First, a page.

Mexico City, Day 15 - Sunday

What, Spanish context can change the meaning without modifying the words? I think I'll chill today.

I am hoping for a slow day today.  Instead of a Selfie, I decided to take a snapshot of my work area.

The laptop, keyboard, and mouse are pretty obvious.  But yeah, this is how I work. I'm not one of those super neat freaks.  Actually forget, super, or freak.  Just neat would be nice.

New Understanding

This morning, I was working on going through translating some more phrases.  While my Spanish continues to improve, I still get absolutely stumped by some simple sounding phrases.

Here is one from Piénsalo Otra Vez:

El riesgo es que acabemos tan obsesionados con predicar que tenemos razón

This sentence translates into:

The risk is that we end up so obsessed with preaching that we think we are right.

Now, as a language learner, here's the interesting thing... "that we think we are right" is captured by the words "que tenemos razón"

Here's the interesting thing - the word "think" is not in there.  When I'm doing translations ChatGPT, and my teachers are constantly warning me that context matters.  I'm like yeah, yeah, but this example really brought it home.


Tener razón - is most commonly translated as "to be right" but in this context it means to think we are right.  That is a pretty substantial difference in meaning, in fact it almost completely inverts the meaning right?  If I am right, then I am correct, but if I only think I'm right, then I might be wrong (and probably am).  That is a non-trivial shift in meaning.

So how did the Spanish get to this result?

In English, we have a a relatively limited set of verb conjugations.  Spanish in contrast as a ridiculously rich set of verb conjugations.  One example is that in English we must include the subject or you won't know who I'm talking about:

  • I ran
  • She ran
  • He ran
  • We ran
  • They ran

But in Spanish, the verb (usually) tells you who the subject is

  • (Yo) corro
  • (Tu) corres
  • (El/ella/usted) corre
  • (Nosotros) corremos
  • (Ellos/ellas/ustedes) corren

Looking at, there are (at least) 18 categories of conjugations.  This gives español a RICH set of subtle (and not so subtle) differences in meaning.  So what?

So... in English we often add words to create subtlety.  Let's look at that sentence again.

The risk is that we end up so obsessed with preaching that we think we are right

The first half of the sentence is laying the groundwork for setting the idea that there is a risk we could end up somewhere we don't want to be.  But we need to add the words "think" to adjust the phrase "we are right", and change its meaning (we only think we are right)

But in Spanish... You can take an idea like "we are right", and by context alone change its meaning, introducing doubt through implication.

El riesgo es que acabemos tan obsesionados con predicar que tenemos razón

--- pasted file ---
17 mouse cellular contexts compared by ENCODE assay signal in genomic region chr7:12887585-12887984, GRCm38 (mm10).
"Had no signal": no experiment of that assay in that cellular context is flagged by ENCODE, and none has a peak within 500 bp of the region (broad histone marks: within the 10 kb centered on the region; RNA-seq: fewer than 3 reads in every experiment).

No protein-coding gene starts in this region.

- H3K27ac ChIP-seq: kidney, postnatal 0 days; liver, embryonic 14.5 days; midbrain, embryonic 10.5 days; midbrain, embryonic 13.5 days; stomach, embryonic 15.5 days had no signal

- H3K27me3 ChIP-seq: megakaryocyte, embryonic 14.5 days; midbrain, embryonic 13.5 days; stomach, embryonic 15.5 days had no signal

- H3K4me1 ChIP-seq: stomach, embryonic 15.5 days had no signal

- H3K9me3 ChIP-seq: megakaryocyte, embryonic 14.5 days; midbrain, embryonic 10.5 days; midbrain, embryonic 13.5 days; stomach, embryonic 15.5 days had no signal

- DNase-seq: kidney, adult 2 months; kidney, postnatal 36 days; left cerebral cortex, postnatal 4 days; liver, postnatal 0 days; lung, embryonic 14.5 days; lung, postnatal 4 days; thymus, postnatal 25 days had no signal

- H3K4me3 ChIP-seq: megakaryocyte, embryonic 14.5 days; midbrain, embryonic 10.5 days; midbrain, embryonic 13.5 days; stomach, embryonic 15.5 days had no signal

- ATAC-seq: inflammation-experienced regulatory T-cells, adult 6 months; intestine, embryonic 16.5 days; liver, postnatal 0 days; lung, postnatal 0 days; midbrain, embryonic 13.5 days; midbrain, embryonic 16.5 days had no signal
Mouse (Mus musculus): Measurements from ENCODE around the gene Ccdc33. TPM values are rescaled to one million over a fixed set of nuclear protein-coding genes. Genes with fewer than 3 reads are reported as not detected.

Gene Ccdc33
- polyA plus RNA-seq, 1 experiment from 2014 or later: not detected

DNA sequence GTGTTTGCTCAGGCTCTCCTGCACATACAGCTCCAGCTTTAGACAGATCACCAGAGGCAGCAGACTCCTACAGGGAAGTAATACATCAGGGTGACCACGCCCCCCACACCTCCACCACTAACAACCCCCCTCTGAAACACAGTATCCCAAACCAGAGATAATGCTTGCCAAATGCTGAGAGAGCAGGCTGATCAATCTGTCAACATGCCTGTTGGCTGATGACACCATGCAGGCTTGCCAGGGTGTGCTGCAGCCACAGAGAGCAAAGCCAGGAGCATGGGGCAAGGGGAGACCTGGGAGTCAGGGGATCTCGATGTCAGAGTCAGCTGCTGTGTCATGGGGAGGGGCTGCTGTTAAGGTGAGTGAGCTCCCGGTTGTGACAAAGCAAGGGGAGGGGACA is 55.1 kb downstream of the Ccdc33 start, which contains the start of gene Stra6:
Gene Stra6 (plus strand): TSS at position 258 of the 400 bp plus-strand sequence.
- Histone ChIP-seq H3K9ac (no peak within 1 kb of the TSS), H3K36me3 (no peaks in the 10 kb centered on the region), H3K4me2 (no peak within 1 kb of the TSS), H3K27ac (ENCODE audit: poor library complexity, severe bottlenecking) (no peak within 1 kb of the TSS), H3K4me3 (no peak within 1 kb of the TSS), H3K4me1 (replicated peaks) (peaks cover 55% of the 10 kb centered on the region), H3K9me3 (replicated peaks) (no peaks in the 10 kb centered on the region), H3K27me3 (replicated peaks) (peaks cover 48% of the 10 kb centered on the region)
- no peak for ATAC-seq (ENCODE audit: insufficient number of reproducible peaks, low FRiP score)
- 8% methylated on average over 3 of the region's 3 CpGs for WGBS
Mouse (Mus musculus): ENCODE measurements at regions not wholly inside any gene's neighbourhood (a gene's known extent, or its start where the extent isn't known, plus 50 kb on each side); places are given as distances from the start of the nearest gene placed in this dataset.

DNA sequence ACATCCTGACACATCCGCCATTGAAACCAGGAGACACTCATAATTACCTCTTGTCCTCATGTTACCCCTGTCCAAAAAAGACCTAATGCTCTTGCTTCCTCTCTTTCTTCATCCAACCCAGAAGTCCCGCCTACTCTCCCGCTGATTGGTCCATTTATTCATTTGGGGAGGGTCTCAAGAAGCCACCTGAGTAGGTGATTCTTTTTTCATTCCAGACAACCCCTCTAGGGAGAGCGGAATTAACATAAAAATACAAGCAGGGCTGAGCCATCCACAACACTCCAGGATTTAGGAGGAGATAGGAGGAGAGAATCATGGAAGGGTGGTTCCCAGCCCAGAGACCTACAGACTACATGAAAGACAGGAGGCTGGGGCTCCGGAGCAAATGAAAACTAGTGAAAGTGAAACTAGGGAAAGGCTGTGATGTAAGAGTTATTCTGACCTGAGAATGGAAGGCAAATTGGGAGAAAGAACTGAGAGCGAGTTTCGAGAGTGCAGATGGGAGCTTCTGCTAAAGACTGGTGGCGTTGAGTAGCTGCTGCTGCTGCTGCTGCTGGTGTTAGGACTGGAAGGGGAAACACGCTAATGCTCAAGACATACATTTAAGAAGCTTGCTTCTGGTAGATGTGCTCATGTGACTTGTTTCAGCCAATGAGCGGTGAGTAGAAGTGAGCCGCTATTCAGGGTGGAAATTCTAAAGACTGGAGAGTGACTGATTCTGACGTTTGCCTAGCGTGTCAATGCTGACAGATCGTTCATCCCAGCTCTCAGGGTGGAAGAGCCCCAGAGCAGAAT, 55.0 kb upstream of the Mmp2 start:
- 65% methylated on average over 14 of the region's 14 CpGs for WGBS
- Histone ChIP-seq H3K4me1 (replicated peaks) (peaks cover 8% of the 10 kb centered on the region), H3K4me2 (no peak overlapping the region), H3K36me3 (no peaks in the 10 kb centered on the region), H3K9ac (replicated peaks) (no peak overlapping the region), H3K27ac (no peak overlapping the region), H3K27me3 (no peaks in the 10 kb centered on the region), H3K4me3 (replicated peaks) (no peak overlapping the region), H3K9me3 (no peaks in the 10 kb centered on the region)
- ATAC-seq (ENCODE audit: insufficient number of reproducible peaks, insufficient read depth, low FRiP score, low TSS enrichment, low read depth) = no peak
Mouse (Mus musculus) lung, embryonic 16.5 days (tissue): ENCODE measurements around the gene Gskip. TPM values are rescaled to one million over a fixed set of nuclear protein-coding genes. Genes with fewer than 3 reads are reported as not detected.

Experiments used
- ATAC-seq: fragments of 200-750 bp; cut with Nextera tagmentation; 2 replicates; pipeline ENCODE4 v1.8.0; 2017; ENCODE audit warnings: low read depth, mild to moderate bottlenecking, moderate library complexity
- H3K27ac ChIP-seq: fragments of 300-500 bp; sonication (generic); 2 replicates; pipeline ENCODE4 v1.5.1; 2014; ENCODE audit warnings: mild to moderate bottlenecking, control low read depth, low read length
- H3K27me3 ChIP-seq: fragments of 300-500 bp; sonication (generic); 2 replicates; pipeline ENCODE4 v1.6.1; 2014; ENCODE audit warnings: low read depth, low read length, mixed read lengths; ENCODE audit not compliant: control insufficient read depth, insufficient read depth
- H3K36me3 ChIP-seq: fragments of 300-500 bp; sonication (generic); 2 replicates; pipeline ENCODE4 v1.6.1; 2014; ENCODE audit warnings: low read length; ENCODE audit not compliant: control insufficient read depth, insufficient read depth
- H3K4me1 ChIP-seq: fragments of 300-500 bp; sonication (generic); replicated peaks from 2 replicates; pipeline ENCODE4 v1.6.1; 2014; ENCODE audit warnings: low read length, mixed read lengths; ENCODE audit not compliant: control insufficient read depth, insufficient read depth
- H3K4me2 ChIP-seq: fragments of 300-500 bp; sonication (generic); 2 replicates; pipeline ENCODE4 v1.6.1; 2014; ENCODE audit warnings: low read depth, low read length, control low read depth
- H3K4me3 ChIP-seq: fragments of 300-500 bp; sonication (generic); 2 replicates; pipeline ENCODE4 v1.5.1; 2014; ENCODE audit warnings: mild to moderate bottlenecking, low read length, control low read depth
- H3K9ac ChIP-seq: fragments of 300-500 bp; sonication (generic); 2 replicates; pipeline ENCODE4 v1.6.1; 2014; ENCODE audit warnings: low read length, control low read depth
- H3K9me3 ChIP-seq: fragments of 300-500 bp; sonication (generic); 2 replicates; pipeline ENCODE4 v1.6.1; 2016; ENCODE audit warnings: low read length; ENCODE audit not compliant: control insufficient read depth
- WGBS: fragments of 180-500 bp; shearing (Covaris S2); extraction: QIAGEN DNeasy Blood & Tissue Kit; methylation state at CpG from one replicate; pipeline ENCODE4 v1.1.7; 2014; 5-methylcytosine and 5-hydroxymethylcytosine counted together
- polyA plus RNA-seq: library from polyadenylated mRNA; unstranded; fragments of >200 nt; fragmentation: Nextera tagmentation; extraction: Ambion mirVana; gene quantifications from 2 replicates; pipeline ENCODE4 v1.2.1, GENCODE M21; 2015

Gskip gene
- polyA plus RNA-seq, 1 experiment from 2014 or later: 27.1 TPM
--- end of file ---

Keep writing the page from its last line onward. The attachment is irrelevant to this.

The first half of the sentence (that risk is that we end up so obsessed that...) conveys information needed to understand to the second half of the sentence.  Spanish does not need to add the word "think" to "we are right" to change it.  That idea is implied by the context.

This of course, is totally weird to me.  I say all the time (in English) that Words Matter.  Well, in Spanish it appears that "context" matters more than the words.  Without the context you may not know what the other person is actually saying.  Worse still, if you rely on word-by-word translations - you can (and I frequently do) misunderstand what is being said.

Here's how ChatGPT phrased it.

Spanish relies heavily on verb conjugations to convey subtle shades of meaning, while English often employs additional words or constructions to achieve similar effects

Or the TLDR;

Spanish, verb conjugations play a significant role in conveying meaning, including nuances of mood, tense, and condition. Spanish has a rich system of conjugations, which allows for more precise expression of ideas compared to English.
The specific conjugation of a verb can carry important information about the speaker's attitude, subjective perception, doubt, hypothetical situations, or potential outcomes. Different tenses and moods in Spanish, such as the subjunctive imperfect or conditional, are used to express varying levels of probability, uncertainty, desire, obligation, and hypothetical scenarios.
English, on the other hand, relies more on additional wording or auxiliary verbs to express similar nuances that are conveyed through verb conjugations in Spanish. English tends to use a combination of words, auxiliary verbs, adverbs, and context to clarify the intended meaning.

This is one of my biggest stumbling blocks to listening and reading comprehension. It also inhibits how I express myself, but that is not as critical.  I just sound more American than a native speaker.  I struggle when a verb or phrase implies and changes the meaning of subsequent words and phrases. I'm used to the idea in English that I have to add more words to modify meaning - but in some (many?) situations with Spanish this is not the case.

I keep collecting little phrases like this in my notebook.  I want all the words to spell out the idea clearly, but Spanish seems to have a lot more subtle interaction and implication.  When I ask my teachers at school why something means what it means, I hear the word, "implicit" or "implies" a lot when they answer.

Today's plans

Chill, Study, play some Zelda.  Find some cheese to make more sandwiches.  It was nice waking up this morning and not needing to take two Advil.